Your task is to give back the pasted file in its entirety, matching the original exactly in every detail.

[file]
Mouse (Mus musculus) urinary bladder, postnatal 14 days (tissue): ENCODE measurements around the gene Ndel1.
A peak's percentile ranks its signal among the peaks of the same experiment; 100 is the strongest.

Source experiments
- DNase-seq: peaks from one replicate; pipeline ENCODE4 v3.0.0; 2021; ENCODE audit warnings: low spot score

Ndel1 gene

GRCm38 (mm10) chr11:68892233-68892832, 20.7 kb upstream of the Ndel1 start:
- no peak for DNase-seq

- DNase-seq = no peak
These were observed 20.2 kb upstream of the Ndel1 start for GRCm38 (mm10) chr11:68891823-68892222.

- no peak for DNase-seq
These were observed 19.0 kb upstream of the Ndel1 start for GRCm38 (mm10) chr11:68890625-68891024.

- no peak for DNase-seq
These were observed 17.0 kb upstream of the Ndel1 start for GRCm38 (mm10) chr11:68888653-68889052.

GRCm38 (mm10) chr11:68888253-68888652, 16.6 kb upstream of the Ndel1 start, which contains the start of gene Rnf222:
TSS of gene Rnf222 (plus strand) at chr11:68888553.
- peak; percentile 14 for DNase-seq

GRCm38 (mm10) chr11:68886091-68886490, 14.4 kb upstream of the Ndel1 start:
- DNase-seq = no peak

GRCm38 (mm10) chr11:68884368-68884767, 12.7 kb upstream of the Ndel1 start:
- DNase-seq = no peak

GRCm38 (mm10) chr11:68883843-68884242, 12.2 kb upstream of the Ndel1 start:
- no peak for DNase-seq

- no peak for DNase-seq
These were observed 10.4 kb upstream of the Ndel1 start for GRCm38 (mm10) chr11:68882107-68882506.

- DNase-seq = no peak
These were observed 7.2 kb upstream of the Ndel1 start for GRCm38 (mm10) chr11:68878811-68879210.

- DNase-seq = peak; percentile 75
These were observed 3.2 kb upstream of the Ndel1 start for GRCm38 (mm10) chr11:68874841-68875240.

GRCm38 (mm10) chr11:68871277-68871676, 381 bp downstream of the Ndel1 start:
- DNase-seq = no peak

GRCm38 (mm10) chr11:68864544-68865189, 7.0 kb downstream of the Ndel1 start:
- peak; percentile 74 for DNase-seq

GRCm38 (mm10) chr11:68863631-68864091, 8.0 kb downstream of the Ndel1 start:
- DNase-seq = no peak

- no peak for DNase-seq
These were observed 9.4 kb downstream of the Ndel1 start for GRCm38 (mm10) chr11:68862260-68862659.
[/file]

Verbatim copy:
Mouse (Mus musculus) urinary bladder, postnatal 14 days (tissue): ENCODE measurements around the gene Ndel1.
A peak's percentile ranks its signal among the peaks of the same experiment; 100 is the strongest.

Source experiments
- DNase-seq: peaks from one replicate; pipeline ENCODE4 v3.0.0; 2021; ENCODE audit warnings: low spot score

Ndel1 gene

GRCm38 (mm10) chr11:68892233-68892832, 20.7 kb upstream of the Ndel1 start:
- no peak for DNase-seq

- DNase-seq = no peak
These were observed 20.2 kb upstream of the Ndel1 start for GRCm38 (mm10) chr11:68891823-68892222.

- no peak for DNase-seq
These were observed 19.0 kb upstream of the Ndel1 start for GRCm38 (mm10) chr11:68890625-68891024.

- no peak for DNase-seq
These were observed 17.0 kb upstream of the Ndel1 start for GRCm38 (mm10) chr11:68888653-68889052.

GRCm38 (mm10) chr11:68888253-68888652, 16.6 kb upstream of the Ndel1 start, which contains the start of gene Rnf222:
TSS of gene Rnf222 (plus strand) at chr11:68888553.
- peak; percentile 14 for DNase-seq

GRCm38 (mm10) chr11:68886091-68886490, 14.4 kb upstream of the Ndel1 start:
- DNase-seq = no peak

GRCm38 (mm10) chr11:68884368-68884767, 12.7 kb upstream of the Ndel1 start:
- DNase-seq = no peak

GRCm38 (mm10) chr11:68883843-68884242, 12.2 kb upstream of the Ndel1 start:
- no peak for DNase-seq

- no peak for DNase-seq
These were observed 10.4 kb upstream of the Ndel1 start for GRCm38 (mm10) chr11:68882107-68882506.

- DNase-seq = no peak
These were observed 7.2 kb upstream of the Ndel1 start for GRCm38 (mm10) chr11:68878811-68879210.

- DNase-seq = peak; percentile 75
These were observed 3.2 kb upstream of the Ndel1 start for GRCm38 (mm10) chr11:68874841-68875240.

GRCm38 (mm10) chr11:68871277-68871676, 381 bp downstream of the Ndel1 start:
- DNase-seq = no peak

GRCm38 (mm10) chr11:68864544-68865189, 7.0 kb downstream of the Ndel1 start:
- peak; percentile 74 for DNase-seq

GRCm38 (mm10) chr11:68863631-68864091, 8.0 kb downstream of the Ndel1 start:
- DNase-seq = no peak

- no peak for DNase-seq
These were observed 9.4 kb downstream of the Ndel1 start for GRCm38 (mm10) chr11:68862260-68862659.